Changing the Default Target of a System

30 minutes
  • 3 Learning Objectives

About this Hands-on Lab

Runlevels have changed significantly as Linux distributions have migrated from sysvinit to systemd. Understanding how runlevels are configured in systemd is paramount to successfully making that transition. After completing this activity, the student will have a firm understanding of how the new system ‘targets’ control the runlevels of your distribution.

Learning Objectives

Successfully complete this lab by achieving the following learning objectives:

Move New Target Into Appropriate Location

The student will need to move the file called ‘’ to the appropriate system directory so that it can be used to set the new default runlevel.

New Default Target File Permission Set Correctly

The new ‘’ file will need to be in the proper system directory ‘/etc/systemd/system’ and have the permissions of 744.

The Default System Target is Set to the Custom Target

Finally, the student will be setting the default system runlevel target to be the newly installed ‘’.

Additional Resources

During the development of a new Web-based API for your organization, your development team has customized an entire runlevel that they want the API system to boot into automatically.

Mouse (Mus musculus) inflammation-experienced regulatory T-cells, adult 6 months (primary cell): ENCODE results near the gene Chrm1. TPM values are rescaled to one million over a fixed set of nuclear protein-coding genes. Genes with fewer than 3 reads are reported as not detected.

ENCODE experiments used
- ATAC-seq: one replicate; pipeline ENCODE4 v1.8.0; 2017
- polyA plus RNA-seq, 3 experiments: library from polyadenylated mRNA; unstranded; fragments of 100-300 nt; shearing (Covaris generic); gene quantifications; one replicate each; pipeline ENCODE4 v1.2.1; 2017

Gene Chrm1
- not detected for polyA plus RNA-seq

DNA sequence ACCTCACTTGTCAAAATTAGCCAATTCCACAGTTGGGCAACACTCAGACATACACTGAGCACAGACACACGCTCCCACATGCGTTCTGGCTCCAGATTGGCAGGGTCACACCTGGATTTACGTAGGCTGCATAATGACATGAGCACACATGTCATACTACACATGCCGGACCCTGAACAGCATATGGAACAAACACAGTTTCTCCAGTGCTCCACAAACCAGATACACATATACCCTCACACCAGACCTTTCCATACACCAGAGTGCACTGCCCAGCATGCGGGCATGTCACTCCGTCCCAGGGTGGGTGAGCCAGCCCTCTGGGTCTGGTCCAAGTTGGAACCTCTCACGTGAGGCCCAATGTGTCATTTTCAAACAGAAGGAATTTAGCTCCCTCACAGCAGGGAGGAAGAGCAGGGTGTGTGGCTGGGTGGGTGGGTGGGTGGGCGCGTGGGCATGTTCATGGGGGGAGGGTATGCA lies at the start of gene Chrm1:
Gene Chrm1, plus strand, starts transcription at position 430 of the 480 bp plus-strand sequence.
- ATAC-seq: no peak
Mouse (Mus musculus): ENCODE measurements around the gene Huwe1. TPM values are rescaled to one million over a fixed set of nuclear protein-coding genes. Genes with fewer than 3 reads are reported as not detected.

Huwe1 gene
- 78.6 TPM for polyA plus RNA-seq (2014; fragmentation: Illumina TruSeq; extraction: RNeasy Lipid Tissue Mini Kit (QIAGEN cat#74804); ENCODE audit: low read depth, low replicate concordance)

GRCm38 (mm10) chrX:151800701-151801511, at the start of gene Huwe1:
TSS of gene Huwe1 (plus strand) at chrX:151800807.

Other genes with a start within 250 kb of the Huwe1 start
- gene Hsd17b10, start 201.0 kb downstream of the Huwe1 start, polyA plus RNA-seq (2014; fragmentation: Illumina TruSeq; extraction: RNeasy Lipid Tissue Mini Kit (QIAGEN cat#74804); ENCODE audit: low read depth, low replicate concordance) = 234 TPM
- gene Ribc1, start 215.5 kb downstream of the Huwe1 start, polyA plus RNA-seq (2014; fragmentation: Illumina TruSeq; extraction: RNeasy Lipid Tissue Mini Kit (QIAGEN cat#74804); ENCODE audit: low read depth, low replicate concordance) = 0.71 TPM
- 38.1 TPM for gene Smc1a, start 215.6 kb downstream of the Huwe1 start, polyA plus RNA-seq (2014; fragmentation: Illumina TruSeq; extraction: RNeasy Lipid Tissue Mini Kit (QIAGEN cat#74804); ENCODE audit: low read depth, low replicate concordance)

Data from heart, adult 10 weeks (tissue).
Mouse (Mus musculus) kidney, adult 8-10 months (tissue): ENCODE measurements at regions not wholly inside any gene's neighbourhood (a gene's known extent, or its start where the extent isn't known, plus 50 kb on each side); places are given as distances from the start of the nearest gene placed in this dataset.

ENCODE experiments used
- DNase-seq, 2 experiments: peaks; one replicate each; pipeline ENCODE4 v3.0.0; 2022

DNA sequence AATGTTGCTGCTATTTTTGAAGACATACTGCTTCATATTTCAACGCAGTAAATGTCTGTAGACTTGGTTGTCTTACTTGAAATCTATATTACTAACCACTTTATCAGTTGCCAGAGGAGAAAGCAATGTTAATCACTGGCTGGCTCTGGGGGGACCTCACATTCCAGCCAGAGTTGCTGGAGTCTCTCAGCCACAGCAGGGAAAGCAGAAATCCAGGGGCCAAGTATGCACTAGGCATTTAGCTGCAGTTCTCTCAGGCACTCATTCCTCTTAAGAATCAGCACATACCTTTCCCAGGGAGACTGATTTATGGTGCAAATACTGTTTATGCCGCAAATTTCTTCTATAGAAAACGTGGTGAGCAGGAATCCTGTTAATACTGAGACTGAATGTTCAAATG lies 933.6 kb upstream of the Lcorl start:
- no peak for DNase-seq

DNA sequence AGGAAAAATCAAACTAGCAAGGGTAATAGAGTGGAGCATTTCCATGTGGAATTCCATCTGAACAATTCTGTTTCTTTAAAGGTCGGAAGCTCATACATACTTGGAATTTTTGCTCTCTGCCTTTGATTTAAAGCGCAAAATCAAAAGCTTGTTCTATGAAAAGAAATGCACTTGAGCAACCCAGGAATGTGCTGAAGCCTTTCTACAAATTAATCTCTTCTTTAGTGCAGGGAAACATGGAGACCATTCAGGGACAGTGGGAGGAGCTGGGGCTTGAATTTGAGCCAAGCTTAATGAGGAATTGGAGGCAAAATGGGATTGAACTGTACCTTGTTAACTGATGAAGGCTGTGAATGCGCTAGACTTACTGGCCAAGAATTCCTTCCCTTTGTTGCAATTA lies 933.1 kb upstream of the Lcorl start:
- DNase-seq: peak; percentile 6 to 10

You have been provisioned credentials for a new system that you are being asked to set this new default runlevel for. Within your user's home directory, you will find a file called '' that has been pre-built by your staff. This new target needs to be installed in the proper system directory (this may require you to adjust ownership and or permissions as appropriate when moving the file).

Once the file is moved to the proper location, you will need to set the new default boot target to this '' that has been created. Once you have issued the command to finalize the change, you can turn the system back to the team to boot and continue their development on.

What are Hands-on Labs

Hands-on Labs are real environments created by industry experts to help you learn. These environments help you gain knowledge and experience, practice without compromising your system, test without risk, destroy without fear, and let you learn from your mistakes. Hands-on Labs: practice your skills before delivering in the real world.

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